Trekking: Ditch Neoprene With the Yulex Wetsuit

trekking patagonia yulex wetsuit header
Man isn’t meant to stay indoors — our weekly “Trekking” column can attest to that. It’s a column dedicated to the adventurer inside of all of us, the one pining to ditch the office humdrum for a seven-week jaunt in the Grand Tetons, or fiending to catch some waves someplace other than the North Shore. One day we may highlight a new ultra-light camping stove or minimalist water filter, and the next you may find us getting wrapped up in a set of Norquayco’s handmade canoe paddles. Life doesn’t just happen inside the workplace and home, so get outside and live it.

From the beginning, manufacturing neoprene was never a sustainable process. The synthetic rubber — developed by an American chemist in the early ’30s — utilizes a toxic process that combines chlorine with butadiene, rendering the petroleum-based materiel as wasteful to produce as it is difficult. Conventional polychloroprene has become the go-to material when crafting wetsuit insulation given the product’s overall chemical stability and its resounding ability to regulate body temperature in frigid waters. However, Patagonia’s Yulex wetsuit ($529+) looks to maintain the insulating properties of neoprene without its heavy footprint on the environment.

Image 1Now, more than 80 years after neoprene’s initial debut, Patagonia has partnered with  Yulex for a line of sustainable wetsuits. The Arizona-based company has been testing the waters with plant-based rubbers for nearly two decades, crafting sustainable materials from the guayule plant. The non-food crop, typically found in Mexico and the southwestern United States, requires little water and utilizes no pesicides, rendering the botanical resource perfectly apt for the company’s water-based separation process. Patagonia’s R2 and R3 front-zip wetsuits employ a 60-40 blend of guayule and neoprene, with the natural plant comprising the majority of the material.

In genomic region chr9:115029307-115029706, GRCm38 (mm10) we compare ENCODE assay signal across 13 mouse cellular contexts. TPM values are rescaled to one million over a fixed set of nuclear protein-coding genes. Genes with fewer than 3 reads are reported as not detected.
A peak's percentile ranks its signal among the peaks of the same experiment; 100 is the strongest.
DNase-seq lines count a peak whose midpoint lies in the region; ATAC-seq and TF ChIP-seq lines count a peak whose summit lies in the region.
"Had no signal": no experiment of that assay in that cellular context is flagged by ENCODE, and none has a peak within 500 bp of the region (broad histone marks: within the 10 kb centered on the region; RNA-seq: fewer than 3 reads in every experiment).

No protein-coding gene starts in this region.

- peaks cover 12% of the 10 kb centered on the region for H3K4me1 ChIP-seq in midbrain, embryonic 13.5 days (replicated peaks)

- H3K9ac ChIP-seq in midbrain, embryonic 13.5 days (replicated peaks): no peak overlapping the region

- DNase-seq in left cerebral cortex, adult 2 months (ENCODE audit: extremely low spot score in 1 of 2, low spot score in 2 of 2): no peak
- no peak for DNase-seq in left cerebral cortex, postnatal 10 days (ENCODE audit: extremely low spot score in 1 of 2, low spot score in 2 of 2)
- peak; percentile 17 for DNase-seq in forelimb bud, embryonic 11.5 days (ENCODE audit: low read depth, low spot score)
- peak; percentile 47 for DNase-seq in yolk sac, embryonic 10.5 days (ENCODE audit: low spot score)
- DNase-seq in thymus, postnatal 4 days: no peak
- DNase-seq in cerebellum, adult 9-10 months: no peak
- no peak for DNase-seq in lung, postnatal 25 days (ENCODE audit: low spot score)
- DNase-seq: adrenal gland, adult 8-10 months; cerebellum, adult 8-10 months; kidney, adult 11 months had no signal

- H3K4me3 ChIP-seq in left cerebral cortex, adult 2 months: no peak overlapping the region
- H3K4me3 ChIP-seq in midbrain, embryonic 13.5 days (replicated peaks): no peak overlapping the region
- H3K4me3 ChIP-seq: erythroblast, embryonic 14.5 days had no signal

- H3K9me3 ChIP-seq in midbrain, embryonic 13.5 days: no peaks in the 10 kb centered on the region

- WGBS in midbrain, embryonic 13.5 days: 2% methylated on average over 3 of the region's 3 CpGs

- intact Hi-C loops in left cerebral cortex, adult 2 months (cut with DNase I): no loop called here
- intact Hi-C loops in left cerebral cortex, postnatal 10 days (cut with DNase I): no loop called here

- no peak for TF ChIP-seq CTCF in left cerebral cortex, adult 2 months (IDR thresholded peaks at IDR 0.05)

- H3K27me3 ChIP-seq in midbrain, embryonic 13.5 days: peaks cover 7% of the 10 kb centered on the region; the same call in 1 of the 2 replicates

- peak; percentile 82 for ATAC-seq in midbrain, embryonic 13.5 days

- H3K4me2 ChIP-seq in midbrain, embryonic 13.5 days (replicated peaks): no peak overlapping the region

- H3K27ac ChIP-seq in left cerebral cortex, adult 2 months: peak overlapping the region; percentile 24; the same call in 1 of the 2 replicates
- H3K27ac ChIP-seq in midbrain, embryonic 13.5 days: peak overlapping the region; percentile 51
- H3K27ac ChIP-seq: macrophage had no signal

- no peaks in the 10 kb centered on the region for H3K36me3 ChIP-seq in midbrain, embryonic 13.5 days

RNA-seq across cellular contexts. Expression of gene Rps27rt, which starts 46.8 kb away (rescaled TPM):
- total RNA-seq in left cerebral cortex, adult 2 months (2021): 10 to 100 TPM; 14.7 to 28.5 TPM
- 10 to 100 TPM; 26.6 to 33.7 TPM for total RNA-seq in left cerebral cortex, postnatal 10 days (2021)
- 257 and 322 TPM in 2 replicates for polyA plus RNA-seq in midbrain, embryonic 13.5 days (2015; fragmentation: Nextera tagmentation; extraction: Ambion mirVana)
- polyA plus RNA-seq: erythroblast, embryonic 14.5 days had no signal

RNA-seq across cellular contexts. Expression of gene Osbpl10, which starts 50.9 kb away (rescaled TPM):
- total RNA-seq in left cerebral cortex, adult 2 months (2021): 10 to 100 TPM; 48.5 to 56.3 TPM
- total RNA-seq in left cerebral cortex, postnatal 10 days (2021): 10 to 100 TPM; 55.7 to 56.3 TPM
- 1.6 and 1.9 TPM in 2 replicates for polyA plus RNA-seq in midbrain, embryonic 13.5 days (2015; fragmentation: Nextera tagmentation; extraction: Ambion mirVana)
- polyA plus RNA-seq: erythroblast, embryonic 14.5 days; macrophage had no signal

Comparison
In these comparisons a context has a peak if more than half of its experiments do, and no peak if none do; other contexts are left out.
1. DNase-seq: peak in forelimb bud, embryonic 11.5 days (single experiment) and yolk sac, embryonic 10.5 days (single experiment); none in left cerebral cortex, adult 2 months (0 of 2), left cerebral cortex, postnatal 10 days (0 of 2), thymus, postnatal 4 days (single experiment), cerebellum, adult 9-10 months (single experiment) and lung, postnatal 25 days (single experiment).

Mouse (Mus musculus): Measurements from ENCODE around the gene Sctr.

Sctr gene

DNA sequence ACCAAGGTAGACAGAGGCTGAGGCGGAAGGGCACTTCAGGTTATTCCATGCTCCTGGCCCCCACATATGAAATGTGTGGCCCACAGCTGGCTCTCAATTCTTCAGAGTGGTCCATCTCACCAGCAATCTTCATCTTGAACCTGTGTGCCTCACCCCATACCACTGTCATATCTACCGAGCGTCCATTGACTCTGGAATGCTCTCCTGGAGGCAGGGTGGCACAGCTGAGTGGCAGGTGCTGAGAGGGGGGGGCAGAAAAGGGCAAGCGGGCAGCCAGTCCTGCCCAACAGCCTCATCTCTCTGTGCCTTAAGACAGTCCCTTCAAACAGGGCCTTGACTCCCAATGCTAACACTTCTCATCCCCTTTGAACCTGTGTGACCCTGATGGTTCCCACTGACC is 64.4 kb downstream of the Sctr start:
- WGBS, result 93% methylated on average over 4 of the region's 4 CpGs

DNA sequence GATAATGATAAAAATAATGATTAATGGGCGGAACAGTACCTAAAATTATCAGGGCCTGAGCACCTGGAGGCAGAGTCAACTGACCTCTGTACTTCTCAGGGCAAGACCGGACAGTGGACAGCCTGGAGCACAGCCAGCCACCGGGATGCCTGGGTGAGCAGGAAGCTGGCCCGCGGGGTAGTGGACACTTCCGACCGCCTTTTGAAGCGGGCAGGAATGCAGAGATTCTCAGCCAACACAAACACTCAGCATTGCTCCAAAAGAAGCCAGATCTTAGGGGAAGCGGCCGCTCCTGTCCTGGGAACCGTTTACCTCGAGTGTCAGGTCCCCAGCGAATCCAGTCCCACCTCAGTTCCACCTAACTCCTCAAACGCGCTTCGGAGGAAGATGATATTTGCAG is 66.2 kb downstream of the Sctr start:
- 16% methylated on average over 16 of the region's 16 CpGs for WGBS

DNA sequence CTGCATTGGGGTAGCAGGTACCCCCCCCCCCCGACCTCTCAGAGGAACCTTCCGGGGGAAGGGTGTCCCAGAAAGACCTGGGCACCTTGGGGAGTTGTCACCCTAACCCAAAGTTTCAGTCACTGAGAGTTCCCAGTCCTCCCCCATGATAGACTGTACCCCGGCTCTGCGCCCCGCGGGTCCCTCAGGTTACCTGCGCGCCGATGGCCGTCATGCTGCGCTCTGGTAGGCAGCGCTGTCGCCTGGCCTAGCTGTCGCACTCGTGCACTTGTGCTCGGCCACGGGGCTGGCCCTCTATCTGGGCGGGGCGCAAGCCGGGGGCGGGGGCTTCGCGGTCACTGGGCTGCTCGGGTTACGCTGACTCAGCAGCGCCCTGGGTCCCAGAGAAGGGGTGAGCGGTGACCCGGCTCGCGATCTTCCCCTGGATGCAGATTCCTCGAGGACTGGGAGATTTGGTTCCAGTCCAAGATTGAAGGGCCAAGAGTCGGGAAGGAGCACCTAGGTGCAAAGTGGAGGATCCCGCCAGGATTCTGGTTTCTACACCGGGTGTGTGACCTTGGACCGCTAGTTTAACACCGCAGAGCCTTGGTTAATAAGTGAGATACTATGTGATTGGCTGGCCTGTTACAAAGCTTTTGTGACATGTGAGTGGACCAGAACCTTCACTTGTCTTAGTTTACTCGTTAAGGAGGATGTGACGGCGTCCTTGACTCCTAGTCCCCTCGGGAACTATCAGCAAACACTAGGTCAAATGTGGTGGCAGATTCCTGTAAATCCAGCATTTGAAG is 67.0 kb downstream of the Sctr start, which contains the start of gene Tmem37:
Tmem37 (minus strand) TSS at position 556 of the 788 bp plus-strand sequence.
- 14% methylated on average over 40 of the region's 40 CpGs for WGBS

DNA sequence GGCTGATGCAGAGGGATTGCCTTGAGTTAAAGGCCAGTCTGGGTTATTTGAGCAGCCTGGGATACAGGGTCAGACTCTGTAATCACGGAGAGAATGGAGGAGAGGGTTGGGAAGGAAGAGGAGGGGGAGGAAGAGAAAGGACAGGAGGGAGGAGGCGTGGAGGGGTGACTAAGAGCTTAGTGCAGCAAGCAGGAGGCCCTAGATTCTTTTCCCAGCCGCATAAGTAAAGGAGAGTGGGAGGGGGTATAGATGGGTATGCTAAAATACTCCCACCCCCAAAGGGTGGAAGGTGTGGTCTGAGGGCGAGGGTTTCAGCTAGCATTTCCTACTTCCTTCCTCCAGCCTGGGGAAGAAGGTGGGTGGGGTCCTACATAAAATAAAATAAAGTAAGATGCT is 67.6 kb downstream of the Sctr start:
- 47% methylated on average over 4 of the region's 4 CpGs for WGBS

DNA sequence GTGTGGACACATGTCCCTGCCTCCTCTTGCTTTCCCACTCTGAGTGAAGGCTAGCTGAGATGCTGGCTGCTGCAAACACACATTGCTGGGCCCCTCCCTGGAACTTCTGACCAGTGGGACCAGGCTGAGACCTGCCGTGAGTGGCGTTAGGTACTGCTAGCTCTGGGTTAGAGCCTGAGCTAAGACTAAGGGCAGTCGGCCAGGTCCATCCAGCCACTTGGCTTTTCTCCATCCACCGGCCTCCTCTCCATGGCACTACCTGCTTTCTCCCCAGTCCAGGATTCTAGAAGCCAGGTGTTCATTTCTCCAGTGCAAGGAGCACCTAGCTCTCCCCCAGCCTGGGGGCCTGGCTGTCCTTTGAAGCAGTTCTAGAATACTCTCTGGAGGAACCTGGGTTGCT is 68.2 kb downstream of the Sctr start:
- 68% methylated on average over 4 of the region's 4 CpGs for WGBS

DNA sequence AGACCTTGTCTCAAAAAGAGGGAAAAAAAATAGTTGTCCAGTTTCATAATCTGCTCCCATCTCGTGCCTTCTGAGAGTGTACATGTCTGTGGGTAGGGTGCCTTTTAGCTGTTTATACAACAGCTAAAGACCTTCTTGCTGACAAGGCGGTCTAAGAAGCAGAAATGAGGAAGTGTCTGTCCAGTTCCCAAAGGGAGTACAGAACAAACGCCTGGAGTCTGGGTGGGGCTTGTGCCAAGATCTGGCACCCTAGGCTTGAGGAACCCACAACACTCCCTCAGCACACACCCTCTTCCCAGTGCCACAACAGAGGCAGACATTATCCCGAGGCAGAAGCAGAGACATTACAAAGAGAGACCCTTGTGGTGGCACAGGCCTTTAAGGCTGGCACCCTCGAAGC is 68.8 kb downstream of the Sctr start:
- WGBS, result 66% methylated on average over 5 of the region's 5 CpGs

The sleek, jet-black wetsuits are designed for temperatures as low as 48 degrees Fahrenheit, lined with recycled polyester throughout the torso and arms to ensure warmth and movement under the coolest conditions. A windproof Nexkin coating also reduces evaportative cooling, while maintaining durability throughout the suit’s lifetime. Both suits utilize the hypoallergenic and latex-free rubber, with triple-glued seams that are additionally blindstitched and internally tapered on high-stress areas to help prevent breakdown. The interior guayule lining is also more elastic and softer than traditional neoprene, making the choice for a more sustainable future that much more appealing.

Check out the main Patagonia website for a closer look at all of the company’s Yulex wears, or to make a purchase. Also, check one of the company’s many retail locations for other surf offerings.

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